Maybe it is not so much that the narrative is broken, but that it is misused.  It is used to deflect responsibility for one's actions.  It is used to jump to conclusions.  It is used to lump everyone in a given group all together in one monolithic stereotype.  It is used to lower expectations and to allow for failure to become acceptable.  It is used to avoid asking hard questions and hearing hard answers.  It is used as an excuse.

Racism, prejudice and bigotry are alive and very well in today's society.  We are not past Race Matters by any means.  There are certain things that as a white person I will never understand, no matter how empathic I can be.  Yet we have to stop and ask, Is this current narrative and what we say to ourselves as a country about race and the history of black and white people in this country working?  I would propose that what we say is not working, not working at all.  The proof is in Ferguson, Missouri, and it is playing out live on your TV, on your computer or smart phone, in comment sections and blog posts, in anger and fear, in destruction and distrust.  

I am pretty hard to scare.  I recognize that the MSM is manipulative with its "if it bleeds it leads" mantra.  I look at crime realistically, rarely allowing news stories to frighten me unduly, taking me past doing common sense crime prevention and simply being aware of my surroundings.  But Ferguson scares me.  The profile of Ferguson is not far off from suburban cities in Kansas City and even south KC itself.  Communities such as Raytown, Grandview, Ruskin and even the older parts of Overland Park and Olathe have experienced White Flight and significant population changes. Have their polity and politics kept up with the change?  Do their police forces relate to the community as it is composed now?  Could a mob come into my neighborhood and destroy what me and my family have worked for in a night of terror?  I look around and see a lot of positive signs:  The Grandview police department is light years ahead of where they were.  KCMO has a black mayor and police chief.  My neighborhood is integrated. I have good neighbors.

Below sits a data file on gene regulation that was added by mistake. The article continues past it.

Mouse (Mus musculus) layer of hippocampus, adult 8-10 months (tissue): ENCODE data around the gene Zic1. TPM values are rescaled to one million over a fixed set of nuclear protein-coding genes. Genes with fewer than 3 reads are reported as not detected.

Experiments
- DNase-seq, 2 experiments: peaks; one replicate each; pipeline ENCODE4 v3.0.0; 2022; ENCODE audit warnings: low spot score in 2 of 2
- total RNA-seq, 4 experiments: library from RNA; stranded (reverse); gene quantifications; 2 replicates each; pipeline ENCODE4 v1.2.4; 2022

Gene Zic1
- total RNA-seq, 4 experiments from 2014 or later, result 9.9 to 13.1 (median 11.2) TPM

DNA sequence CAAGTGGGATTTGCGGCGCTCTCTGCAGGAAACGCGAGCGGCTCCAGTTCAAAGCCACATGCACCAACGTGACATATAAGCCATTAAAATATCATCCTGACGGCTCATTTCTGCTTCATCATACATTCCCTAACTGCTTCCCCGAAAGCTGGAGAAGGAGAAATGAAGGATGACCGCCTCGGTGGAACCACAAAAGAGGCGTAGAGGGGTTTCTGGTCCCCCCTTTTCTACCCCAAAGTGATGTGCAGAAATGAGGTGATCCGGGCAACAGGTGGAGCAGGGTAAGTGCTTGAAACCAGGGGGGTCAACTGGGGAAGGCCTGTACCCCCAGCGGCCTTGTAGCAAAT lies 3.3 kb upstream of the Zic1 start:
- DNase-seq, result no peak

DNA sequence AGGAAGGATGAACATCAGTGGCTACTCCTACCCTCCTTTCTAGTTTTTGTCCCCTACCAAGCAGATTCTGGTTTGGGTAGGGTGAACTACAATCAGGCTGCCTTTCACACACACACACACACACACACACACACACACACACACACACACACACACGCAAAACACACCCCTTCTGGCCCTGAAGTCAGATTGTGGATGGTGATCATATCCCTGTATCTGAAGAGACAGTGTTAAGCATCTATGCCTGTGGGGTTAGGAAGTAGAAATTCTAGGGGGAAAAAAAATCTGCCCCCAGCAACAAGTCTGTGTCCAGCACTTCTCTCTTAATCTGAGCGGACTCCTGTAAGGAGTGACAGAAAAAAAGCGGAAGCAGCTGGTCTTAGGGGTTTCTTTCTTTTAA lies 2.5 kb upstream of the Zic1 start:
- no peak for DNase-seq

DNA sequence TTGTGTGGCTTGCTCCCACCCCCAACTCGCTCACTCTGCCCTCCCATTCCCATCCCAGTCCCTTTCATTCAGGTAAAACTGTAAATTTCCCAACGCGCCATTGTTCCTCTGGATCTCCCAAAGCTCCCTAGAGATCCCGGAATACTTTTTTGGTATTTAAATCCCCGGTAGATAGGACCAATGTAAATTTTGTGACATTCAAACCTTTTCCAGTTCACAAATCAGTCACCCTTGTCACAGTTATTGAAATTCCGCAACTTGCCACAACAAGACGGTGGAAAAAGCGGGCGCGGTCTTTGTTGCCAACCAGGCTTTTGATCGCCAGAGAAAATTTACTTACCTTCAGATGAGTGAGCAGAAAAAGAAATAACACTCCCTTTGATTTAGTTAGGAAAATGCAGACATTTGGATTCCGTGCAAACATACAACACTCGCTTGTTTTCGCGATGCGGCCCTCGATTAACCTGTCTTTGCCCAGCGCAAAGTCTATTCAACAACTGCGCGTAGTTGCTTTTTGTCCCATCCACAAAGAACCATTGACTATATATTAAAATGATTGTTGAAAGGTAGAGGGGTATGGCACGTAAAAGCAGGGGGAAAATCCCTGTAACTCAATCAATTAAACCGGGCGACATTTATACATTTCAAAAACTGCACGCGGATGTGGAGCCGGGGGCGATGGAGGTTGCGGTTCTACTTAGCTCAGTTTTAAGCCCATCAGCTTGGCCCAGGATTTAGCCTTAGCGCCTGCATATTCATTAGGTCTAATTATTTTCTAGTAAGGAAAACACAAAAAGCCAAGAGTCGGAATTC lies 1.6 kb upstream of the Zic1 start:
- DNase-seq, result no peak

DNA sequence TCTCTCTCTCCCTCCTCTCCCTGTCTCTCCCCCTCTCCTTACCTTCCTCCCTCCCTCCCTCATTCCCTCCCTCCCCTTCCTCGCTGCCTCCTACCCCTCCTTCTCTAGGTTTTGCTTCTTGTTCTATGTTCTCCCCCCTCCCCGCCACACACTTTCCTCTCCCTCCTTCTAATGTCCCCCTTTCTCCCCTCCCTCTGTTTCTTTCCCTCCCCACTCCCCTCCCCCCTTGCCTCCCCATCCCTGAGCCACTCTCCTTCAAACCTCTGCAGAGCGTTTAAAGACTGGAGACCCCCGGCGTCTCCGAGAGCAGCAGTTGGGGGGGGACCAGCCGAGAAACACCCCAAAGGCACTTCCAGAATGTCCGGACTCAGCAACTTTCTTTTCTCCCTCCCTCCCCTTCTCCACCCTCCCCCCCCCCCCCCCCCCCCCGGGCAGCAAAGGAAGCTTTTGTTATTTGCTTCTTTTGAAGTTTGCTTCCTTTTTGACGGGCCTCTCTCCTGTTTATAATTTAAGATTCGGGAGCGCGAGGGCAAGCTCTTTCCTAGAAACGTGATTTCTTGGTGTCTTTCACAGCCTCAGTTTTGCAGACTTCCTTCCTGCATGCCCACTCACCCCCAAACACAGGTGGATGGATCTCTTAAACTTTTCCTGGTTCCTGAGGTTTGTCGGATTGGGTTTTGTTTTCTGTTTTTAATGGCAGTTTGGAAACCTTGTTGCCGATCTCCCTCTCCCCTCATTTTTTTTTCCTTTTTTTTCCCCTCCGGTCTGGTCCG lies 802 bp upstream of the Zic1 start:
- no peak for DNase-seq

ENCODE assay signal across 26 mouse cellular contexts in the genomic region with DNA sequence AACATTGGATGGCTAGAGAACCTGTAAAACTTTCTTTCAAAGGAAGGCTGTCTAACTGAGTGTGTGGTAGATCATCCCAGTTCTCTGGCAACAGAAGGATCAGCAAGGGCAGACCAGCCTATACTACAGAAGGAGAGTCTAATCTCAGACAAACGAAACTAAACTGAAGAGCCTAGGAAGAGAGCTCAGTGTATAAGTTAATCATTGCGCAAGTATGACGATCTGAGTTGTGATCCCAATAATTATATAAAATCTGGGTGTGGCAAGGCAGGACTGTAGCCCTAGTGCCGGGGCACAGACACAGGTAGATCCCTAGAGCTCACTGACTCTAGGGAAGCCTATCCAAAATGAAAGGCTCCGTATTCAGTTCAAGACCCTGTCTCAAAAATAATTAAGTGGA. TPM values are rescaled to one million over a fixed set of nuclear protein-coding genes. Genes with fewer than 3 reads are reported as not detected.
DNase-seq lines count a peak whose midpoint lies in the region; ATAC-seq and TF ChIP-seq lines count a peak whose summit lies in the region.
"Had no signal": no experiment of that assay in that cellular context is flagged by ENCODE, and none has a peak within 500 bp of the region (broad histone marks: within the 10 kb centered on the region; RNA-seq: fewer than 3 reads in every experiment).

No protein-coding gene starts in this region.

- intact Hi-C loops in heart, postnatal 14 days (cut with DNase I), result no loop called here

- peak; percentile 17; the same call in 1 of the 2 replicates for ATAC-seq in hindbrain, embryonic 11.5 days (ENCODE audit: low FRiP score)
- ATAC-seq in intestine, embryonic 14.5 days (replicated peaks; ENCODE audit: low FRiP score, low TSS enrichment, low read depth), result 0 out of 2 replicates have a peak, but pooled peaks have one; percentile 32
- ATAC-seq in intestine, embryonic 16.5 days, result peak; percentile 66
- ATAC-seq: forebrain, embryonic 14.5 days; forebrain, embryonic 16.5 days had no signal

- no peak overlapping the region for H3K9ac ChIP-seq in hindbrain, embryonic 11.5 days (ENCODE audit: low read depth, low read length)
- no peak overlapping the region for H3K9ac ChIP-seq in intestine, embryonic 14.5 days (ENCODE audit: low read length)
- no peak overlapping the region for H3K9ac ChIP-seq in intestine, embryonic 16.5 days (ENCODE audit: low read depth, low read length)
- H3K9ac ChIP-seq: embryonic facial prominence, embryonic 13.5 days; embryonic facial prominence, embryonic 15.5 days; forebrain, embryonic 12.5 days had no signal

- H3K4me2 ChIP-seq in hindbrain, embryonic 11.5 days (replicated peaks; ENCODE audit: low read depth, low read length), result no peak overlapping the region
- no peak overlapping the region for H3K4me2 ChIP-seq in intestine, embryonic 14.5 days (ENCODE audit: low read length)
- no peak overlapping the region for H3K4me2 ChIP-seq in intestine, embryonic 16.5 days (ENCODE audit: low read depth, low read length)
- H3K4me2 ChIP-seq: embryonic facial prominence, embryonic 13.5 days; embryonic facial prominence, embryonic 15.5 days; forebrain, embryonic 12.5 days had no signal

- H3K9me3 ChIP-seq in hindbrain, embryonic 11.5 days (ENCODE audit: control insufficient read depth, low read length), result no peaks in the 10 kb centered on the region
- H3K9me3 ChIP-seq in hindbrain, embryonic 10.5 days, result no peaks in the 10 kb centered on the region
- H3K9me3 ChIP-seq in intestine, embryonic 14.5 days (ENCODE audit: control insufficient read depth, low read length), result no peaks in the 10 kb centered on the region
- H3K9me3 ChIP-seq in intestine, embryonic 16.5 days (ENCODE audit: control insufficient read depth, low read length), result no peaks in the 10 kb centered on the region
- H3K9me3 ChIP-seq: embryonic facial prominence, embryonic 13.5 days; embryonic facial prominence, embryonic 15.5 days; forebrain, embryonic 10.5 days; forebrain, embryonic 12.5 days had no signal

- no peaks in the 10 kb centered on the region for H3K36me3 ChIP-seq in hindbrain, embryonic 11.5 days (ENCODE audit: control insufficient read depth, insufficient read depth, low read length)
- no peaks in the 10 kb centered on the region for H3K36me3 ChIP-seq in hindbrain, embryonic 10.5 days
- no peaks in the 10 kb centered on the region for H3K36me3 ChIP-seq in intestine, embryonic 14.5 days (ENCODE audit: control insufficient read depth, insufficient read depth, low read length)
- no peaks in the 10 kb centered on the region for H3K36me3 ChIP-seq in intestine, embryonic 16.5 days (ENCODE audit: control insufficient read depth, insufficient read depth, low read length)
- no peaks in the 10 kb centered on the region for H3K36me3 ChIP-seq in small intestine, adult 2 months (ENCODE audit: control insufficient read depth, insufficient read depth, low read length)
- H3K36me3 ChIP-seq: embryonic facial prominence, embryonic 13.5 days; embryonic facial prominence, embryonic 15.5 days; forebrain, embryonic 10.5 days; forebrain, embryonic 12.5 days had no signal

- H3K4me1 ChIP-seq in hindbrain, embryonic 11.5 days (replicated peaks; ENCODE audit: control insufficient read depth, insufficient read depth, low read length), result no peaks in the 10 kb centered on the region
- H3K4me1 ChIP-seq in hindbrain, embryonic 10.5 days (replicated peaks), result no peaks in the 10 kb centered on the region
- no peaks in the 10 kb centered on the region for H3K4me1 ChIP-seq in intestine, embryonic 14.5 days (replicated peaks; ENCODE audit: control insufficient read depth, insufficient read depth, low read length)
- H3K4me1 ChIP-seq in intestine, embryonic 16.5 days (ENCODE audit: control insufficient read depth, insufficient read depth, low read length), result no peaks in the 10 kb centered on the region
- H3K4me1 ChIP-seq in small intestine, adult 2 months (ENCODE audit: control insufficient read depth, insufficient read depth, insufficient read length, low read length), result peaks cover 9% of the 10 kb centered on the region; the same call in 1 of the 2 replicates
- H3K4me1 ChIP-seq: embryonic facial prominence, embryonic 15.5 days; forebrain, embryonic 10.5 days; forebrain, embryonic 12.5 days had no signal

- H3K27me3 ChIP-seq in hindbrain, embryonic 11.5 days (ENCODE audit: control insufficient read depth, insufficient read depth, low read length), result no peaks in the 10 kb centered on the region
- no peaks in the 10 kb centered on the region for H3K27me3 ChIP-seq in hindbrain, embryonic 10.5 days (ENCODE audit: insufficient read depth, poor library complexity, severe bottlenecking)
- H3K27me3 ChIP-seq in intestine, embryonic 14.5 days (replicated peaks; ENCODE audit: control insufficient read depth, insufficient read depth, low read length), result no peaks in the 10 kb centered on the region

I would hate to have the powerful outside forces of racial politics and fear transform good neighbors into people I have to worry about harming our community structure in the name of race.  It is time for all races, tribes, groups and statuses to look realistically at the way we talk to ourselves about Race Matters and to take responsibility for our own sins and bad actions.  That is one way to snuff the fuse of the race bomb. 

Wednesday, September 25, 2013

Put Them Away!

I have long maintained that the majority of crime is committed by a minority of people.  Crime, like so many other human endeavors, seems to follow the 80-20 rule.  The 80-20 rule, as stated for group activities like work, church and charitable work, is that 80% of the work is done by 20% of the people, and conversely, 80% of the people do 20% of the work.  So, in crime, a small percentage of people commit the bulk of the crime.

Now, some of the proverbial 20% of criminals are people are the creme de la creme of bad guys--smart, sociopathic folks who are extremely hard to catch.  And some of the 20% are like this guy, Marlyn Standifer, who for some reason have just managed to avoid being nailed to the wall by the prosecutor's office.  KCTV 5 told this creep-o's story, complete with a list of his rap sheet.

This is not uncommon that people with a murder rap are released from our jails and prisons, having not even served a full sentence.  However, in this situation, what is more troubling is the lack of heart and strength from the prosecutor's office. We see this in other crimes, when a 5 time DUI loser is set loose to drink and drive again.  How many times have we heard of such a person going on to kill someone with a car.

It may be time to clean house in the Jackson County Prosecutor's office, time to find someone who will make it worth while for witnesses to crime to take the time and risk to testify in court to facilitate a conviction.  A prosecution that will make it worthwhile for police to track down and arrest these repeat offenders.

We seem to have an ambivalence about what prison is for, if it is for punishment, rehab or deterrence.  One thing is true:  when violent criminals are in prison, their ability to commit violent crimes is reduced almost to nil.  Let's put more violent offenders behind bars for good; we know they will not use other citizens as human shields to press their criminal agendas.

Post Script:  While going to the KCTV web site to grab the link to the story about the repeat offender that I had read earlier, I noticed this story posted now.  Did the prosecutor threaten KCTV behind the scenes because of the previous story?  My reaction to the title was immediate and visceral:   Just put the damn criminals away, Ms. Baker!!